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From Quinlan to Jobes: the courts and the PVS patient.

From Quinlan to Jobes: The Courts and the PVS Patient

On a rainy October morning in 1975, scores of reporters from as far away as Tokyo fought for scarce seats in the magnificent ceremonial court-room of the 150-year-old New Jersey Superior Court building in Morristown. There, before a chancery judge used to determining routine matters of guardianship and contract law, attorneys for a father were prepared to plead that he could advance his vegetative daughter's constitutional and common law rights to refuse what was believed to be life-sustaining medical treatment.

As a case of legal and media first impression, the saga of Karen Ann, Joseph, and Julia Quinlan was guaranteed minutes each night on network newscasts, as well as front-page coverage in newspapers from the New York Times to The Washington Post, from the (Morristown) Daily Record to the Times of London. The "Girl in the Coma" even made the cover of Newsweek. In advancing their daughter's constitutional right to privacy, an American family lost all of theirs. And it was, unfortunately, necessary for them to do so. For in order for the public to understand issues that up to that time had only been debated in hospital corridors and forums such as the Hastings Center Report, it was necessary for Karen Ann's parents to explain themselves fully to the world. It was not, they insisted, that they wanted their daughter to die. Rather, they wanted her to be free from the tyranny of the machine thouggt to be sustaining her life past the point at which she would have wanted to live.

Eleven years later, when In re Nancy Ellen Jobes was filed in the same courthouse, there should have been a pandemic of media and public deja vu. Here was yet another unfortunate young woman, who, like Karen Ann Quinlan, was in a persistent vegetative state (PVS). Again, a family, this time led by a twenty-nine-year-old husband, was in the same courthouse asking a different chancery judge for the same relief. The challenged modaility this time was a feeding tube, rather than a Bennett MA-1 respirator, but the issue was identical: physicians and health care facility administrators were refusing to allow the withdrawal of life-supporting medical technology from a patient for whom the treatment offered no hope of improvement--to say nothing of recovery.

Beginning with the New Jersey Supreme Court in the Quinlan case, court after court, commission after commission, and even some legislators, have affirmed and reaffirmed the right of an incompetent patient--particularly those in persistent vegetative state--through family members and guardians, to refuse life-sustaining medical treatment. Why, then, has it been necessary for the Jobeses, the Brophys, and other similarly situated families to go through the same public hell endured more than a decade earlier by the Quinlan family? Why have physicians and health care administrators been unwilling to accept the professional freedom and responsibility given them by the courts, legislatures, and public opinion polls? Even more puzzling, why have they so often ignored the ancient admonition to "first, do no harm"? Surely maintaining what only a vitalist would call the "life" of a Karen Ann Quinlan, Paul Brophy, or Nancy Ellen Jobes does such a patient no discernible good and, in fact, does great harm to all those who loved those patients when they were able to benefit from that love.

Why, eleven years after Quinlan, was there such media interest in the case of Nancy Ellen Jobes? The question, really, is not why the media seemed so intrigued by the case. Rather, it is why there had to be a case in the first place. After all, weren't these same questions settled a decade ago by the highest court in this same state? In fact, hadn't the New Jersey Supreme Court settled these matters yet again in the Conroy case a year earlier?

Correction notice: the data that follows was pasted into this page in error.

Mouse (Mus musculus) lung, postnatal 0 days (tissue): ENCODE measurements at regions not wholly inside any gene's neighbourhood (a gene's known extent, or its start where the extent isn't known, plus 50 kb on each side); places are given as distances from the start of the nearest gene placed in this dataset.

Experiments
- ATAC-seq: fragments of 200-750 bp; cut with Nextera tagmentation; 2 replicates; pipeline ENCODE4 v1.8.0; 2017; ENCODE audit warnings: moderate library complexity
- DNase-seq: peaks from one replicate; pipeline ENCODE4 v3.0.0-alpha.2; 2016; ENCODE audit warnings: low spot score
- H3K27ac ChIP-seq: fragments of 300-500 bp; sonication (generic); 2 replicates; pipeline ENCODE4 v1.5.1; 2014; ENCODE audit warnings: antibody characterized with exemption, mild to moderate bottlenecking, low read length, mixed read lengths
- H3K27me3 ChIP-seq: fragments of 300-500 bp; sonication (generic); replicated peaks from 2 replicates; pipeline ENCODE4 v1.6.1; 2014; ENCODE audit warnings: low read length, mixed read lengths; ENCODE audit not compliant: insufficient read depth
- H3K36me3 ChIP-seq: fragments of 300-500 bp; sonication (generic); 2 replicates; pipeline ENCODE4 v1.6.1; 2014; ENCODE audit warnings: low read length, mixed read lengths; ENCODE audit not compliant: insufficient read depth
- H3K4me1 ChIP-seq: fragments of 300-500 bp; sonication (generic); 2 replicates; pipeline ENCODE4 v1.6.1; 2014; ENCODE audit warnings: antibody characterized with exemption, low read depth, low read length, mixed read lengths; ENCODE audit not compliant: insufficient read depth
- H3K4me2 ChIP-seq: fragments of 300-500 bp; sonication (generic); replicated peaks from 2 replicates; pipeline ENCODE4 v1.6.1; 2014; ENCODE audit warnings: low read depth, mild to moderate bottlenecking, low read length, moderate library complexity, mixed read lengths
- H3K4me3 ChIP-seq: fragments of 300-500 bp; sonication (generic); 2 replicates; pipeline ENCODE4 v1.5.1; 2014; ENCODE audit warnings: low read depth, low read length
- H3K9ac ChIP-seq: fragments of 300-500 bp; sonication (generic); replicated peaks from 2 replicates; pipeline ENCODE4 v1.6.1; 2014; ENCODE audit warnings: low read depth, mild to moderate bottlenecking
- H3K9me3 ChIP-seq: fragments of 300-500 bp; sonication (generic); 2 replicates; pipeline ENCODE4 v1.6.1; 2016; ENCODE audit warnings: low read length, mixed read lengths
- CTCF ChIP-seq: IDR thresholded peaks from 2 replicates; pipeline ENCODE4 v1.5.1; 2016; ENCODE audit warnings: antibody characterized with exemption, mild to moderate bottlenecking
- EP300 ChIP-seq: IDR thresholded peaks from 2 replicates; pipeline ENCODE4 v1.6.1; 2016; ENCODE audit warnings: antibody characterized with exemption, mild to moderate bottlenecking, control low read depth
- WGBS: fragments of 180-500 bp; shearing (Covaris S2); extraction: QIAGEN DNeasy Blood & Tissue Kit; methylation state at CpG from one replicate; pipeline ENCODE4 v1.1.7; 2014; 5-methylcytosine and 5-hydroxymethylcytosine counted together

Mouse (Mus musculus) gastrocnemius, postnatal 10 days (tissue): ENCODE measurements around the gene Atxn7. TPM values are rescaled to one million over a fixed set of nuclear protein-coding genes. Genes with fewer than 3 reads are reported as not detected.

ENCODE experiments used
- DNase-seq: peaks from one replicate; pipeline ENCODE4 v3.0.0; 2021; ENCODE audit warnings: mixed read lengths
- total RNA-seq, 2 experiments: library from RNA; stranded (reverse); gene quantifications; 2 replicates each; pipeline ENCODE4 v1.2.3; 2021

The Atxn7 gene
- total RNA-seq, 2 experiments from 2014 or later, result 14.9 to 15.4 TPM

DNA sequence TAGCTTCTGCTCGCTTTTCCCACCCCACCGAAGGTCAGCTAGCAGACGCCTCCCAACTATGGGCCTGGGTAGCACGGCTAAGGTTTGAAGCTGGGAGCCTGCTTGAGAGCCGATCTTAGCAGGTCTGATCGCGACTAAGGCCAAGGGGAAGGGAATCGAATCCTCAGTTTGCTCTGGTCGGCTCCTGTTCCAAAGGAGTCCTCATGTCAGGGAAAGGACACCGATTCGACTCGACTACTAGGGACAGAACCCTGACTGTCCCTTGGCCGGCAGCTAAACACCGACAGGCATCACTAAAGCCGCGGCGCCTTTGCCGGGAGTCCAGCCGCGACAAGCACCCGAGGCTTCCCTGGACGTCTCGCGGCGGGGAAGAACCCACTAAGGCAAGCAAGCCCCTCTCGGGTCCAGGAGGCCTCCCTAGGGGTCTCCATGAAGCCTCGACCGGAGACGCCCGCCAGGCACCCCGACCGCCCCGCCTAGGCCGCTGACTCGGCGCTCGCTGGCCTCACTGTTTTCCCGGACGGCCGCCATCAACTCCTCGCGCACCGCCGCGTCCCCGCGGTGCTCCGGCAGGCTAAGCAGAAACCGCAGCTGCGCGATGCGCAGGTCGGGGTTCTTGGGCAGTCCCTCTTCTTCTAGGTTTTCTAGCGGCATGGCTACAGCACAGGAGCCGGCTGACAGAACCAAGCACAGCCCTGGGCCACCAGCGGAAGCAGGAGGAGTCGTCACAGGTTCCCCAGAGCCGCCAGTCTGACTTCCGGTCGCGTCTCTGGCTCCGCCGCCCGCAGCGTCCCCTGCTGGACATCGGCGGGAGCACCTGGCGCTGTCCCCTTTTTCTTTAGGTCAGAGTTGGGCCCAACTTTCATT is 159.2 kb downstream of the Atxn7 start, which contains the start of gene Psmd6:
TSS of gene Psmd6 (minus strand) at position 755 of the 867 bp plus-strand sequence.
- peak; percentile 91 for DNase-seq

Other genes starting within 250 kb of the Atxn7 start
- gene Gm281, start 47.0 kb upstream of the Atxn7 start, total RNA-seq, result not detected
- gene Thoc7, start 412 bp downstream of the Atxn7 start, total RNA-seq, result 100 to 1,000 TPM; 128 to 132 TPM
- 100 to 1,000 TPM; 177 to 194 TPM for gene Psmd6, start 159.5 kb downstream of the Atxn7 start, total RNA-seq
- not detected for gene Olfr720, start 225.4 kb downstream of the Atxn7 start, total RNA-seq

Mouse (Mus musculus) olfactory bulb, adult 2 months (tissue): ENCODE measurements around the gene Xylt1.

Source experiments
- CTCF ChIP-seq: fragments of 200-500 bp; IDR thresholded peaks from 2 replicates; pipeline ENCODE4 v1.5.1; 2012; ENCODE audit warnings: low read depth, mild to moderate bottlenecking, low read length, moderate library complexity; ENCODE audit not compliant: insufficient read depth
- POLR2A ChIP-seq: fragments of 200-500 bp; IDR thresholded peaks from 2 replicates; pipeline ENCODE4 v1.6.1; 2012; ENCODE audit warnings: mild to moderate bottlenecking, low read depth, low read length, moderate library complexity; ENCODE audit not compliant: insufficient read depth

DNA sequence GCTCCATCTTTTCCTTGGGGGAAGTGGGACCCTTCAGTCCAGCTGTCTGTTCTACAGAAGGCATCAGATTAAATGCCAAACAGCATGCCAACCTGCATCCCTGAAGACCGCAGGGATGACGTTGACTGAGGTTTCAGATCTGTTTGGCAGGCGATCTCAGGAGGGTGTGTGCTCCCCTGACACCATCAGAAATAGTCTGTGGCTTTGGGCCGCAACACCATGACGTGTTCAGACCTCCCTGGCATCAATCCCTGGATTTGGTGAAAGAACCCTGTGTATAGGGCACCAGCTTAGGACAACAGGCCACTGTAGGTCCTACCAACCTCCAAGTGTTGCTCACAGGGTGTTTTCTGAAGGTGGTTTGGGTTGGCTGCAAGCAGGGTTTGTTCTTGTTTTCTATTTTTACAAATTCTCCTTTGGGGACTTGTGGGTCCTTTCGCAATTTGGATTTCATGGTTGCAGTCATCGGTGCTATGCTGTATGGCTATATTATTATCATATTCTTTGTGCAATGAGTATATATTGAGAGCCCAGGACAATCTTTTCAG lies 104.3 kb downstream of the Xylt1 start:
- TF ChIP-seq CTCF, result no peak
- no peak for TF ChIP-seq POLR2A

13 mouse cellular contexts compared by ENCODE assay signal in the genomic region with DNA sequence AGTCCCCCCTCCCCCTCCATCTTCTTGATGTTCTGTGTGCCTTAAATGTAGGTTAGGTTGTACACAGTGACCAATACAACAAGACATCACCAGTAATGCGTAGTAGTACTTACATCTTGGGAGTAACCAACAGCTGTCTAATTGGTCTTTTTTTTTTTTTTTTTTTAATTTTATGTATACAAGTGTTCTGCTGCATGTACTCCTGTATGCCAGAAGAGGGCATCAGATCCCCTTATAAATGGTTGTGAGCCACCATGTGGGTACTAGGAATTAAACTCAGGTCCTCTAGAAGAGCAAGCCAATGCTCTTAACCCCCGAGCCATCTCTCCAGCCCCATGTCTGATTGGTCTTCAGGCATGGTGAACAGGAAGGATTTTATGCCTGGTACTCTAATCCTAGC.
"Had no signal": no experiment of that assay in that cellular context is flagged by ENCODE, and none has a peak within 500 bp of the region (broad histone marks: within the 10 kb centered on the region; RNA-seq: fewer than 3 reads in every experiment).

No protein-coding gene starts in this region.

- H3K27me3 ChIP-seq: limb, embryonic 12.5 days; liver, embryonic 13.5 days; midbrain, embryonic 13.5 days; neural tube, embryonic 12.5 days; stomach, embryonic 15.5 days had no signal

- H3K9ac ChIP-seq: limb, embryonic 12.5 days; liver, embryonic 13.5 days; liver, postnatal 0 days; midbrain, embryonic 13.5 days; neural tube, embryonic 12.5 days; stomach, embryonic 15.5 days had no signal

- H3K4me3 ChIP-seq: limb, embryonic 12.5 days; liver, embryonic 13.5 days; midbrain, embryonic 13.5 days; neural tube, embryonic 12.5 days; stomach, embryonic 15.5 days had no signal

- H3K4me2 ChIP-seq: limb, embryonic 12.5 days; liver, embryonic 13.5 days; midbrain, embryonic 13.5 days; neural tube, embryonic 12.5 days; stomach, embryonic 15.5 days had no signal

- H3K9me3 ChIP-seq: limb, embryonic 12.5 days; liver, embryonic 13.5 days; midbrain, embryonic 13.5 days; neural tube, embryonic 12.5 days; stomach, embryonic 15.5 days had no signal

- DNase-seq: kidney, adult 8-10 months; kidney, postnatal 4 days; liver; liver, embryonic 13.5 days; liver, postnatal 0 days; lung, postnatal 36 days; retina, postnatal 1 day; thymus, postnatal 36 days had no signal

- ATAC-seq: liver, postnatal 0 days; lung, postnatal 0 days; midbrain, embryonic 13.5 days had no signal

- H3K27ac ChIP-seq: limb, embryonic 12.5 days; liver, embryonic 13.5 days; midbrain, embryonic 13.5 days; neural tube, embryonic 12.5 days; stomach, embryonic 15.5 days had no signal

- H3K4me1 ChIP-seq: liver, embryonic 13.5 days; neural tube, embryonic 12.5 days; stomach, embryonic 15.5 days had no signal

The answer to the first question--why the media interest--is of course both easy and obvious: The Jobes case involved a formerly attractive, vital, young woman, who, after her fetus was killed in an auto accident, was herself made vegetative by a physician's gross error. The young woman had a handsome, personable husband who loved the young woman his wife had been and, at the same time, was honest enough to admit that, after six years of watching the body of his wife literally vegetate, he wanted to get on with his life. Then there were Nancy Jobes's articulate and obviously distraught parents, Eleanor and Robert Laird, who fully supported the action brought by their son-in-law. They and several of Nancy's friends and other family members concurred with Nancy's husband in his statements that Nancy had said repeatedly that she would rather be dead than ever have to "live" like Karen Ann Quinlan. Moreover for perhaps the first time, the "Right to Life" movement was fully involved in advising and helping with the representation of a health care facility treating a PVS patient. How could the press have stayed away?

The harder question, then, is why it has been necessary for family after family, in state after state, to retread continually such well-trod, yet always emotionally, financially, and even physically burdensome, legal ground?

In the first place, the myth of the incarcerated physician and the specter of the large civil verdict haunt our nation's intensive care units. While working on these cases, we have been told by intensivists on countless occasions that nothing would please them more than being able to honor patients' advance directives--and the requests of surrogates--to end life-sustaining treatment, but they simply can't do it. They then explain that if they turn off a respirator before a patient is brain dead they will be charged with homicide. It doesn't seem to matter that this has only happened once in the entire history of American jurisprudence and, in that case, the indictment was quashed prior to trial. Similarly, these physicians are convinced that the very family members begging them to withdraw treatment will later file a multimillion dollar malpractice suit charging that the helpful physician brought about the untimely death of his patient. The truth, of course, is that not only has no such suit ever been filed, but there are now several cases pending against physicians who refused to honor surrogate decisions made on behalf of incompetent patients.